Wednesday, January 13, 2010

Can you trade theory?

Someone sent me a comment that read, apropos of nothing it seemed, “If the Forex condition is at bull market, investors should start to acquire positions. Careful analysis using Dow Theory is needed to evaluate the movement of the trend.”

I happen to like Dow Theory. However, for a technical trader such as me, it’s only one piece of evidence. In addition, you can’t trade theories. You trade the chart in front of you, especially if you’re a short-term trader. It is important, though, to know the trend of the market in the time frame you’re trading as well as above that time frame. Regular readers know I routinely look at monthly, weekly, and daily charts even if I’m trading off the three-hour chart.

Dow Theory is a theory of price movement that’s concerned with trend direction. It doesn’t concern itself with forecasting. Its goal is to determine changes in the primary trend of the market. This is another reason it’s not useful alone for short-term traders who are in and out of the market. The primary trend is one that can go on for years but within the primary trend, it’s possible to take successful counter-trend trades as the market corrects or consolidates.

The theory has six major tenets. These are:

1) The averages discount everything
2) The market has three movements—primary, intermediate, and minor.
3) Volume must increase as the trend develops
4) Closing price is the most important
5) Averages must confirm
6) Trends are assumed to persist until there is clear evidence otherwise

You can see why it’s difficult to apply this wholesale to the Forex market. First, the Forex market doesn’t have averages such as transportation, utilities, etc. We also don’t have volume. Finally, closing price is undefined in a 24-hour market. Many people use 5 P.M. EST but others use midnight.

There are three movements in every market—primary is the longest term and can last for years; intermediate can be three weeks to three months, and minor can be one to three weeks. There are also percentage retracements one can apply to determine this. It is important to assess where a market might be at any given time. It’s also true that trends persist and that the trader needs clear evidence that they’ve changed. This is why I often write that a pair is in an overall uptrend or downtrend. It helps place price action in context.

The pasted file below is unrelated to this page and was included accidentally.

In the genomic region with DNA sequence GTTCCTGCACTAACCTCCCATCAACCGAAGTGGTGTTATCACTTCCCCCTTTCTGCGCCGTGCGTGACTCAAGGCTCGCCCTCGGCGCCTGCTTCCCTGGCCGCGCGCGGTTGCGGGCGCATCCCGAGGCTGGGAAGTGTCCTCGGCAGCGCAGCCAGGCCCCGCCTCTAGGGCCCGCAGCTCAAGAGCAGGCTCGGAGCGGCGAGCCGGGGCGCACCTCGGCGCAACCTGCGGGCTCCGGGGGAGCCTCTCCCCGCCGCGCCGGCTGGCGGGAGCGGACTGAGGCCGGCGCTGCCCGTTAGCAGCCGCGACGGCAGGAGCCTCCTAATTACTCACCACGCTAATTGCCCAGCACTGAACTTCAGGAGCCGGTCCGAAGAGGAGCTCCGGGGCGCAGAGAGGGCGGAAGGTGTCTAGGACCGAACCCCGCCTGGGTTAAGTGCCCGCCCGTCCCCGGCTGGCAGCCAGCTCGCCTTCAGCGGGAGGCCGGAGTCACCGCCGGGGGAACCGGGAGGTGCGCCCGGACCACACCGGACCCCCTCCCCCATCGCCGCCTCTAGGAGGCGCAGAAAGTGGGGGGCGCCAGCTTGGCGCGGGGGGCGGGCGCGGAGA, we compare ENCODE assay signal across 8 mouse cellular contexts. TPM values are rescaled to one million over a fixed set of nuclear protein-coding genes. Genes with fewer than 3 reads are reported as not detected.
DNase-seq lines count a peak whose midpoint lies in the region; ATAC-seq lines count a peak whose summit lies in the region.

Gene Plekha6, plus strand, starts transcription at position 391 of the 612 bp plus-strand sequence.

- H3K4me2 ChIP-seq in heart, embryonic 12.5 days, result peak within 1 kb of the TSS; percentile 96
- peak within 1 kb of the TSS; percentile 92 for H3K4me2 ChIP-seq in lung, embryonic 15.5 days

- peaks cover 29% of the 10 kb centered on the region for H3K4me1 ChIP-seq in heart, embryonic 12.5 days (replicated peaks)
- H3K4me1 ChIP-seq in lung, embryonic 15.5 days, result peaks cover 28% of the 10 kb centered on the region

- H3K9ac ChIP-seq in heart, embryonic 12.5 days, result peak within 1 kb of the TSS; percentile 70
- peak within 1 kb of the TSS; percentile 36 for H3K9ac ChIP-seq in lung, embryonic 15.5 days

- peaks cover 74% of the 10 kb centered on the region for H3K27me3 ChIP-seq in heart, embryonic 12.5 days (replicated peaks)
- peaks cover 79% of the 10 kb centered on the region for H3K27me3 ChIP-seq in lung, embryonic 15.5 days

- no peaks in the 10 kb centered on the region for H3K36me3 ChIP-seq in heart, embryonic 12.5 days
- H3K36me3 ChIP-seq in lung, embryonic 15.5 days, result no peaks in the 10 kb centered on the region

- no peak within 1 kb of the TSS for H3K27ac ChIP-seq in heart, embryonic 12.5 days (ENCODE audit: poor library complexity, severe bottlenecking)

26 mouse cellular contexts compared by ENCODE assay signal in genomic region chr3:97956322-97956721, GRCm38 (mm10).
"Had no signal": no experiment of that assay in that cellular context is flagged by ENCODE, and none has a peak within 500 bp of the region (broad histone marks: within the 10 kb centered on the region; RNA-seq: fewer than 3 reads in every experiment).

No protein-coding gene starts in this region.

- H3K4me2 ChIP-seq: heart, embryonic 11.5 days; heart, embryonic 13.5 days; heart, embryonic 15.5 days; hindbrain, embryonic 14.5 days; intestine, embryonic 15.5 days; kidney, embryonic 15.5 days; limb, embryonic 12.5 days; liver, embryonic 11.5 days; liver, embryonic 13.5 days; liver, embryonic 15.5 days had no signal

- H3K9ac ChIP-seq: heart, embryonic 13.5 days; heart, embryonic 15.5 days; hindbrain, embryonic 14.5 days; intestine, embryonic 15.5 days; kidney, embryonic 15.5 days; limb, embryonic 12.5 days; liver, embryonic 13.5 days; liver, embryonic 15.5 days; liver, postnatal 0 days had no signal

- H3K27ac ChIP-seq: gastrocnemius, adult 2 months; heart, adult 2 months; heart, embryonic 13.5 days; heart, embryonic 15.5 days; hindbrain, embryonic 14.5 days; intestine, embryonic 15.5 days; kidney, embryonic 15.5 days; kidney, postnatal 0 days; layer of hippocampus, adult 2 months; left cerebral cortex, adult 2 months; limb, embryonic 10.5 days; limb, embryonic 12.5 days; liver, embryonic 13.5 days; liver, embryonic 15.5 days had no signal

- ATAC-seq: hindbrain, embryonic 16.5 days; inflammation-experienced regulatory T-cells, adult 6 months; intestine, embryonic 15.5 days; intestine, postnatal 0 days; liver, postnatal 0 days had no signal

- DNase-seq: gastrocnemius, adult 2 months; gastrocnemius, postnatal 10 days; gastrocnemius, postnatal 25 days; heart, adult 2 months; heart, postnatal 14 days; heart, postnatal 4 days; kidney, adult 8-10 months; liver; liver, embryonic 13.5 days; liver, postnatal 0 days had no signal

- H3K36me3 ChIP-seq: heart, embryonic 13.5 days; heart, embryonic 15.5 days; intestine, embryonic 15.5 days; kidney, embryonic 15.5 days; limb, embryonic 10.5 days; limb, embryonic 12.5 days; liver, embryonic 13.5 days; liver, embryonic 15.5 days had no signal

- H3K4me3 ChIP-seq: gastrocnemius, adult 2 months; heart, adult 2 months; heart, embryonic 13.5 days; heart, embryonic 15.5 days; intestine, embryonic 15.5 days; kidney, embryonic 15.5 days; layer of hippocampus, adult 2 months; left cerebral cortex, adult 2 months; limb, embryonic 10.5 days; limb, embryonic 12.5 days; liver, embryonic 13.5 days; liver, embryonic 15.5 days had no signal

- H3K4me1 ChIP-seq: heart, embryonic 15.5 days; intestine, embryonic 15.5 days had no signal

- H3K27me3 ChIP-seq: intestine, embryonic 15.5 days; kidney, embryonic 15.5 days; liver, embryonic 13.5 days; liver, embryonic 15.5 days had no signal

What I’d say to the reader who wrote that we should acquire positions at the start of the bull market is, “Not just yes, but hell yes!” That’s what everyone wants to do. However, it’s also very difficult, in part because of the need for clear evidence the trend has changed. Topping and bottoming are processes as I’ve written many times. In addition, the market is often not trending at all but in consolidation or congestion mode. Dow Theory doesn’t help at all then.

We have a rich amount of material to draw upon as technical analysts and we should make use of it. Everyone should understand Dow Theory. However, when it comes to trading, trade the price action that’s in front of you on the chart and practice ironclad discipline. As my monthly results show, you can be very successful doing this alone.

© Dianne Fecteau, 2010. No part of this material may be reproduced in any form, or referred to in any other publication, without the express written permission of the author.

My purpose in writing this blog is to show you how one trader, me, makes trading decisions and survives while trading Forex. One of the biggest problems I had when I first started trading was trying to apply the “rules” to actual trades. Another was the psychology—limiting losses and letting profits run. If you study my blog you’ll see how I deal with both those issues. So my writings are not trade recommendations but rather educational in purpose. You have to decide on your own approach to trading. Remember that trading is risky.

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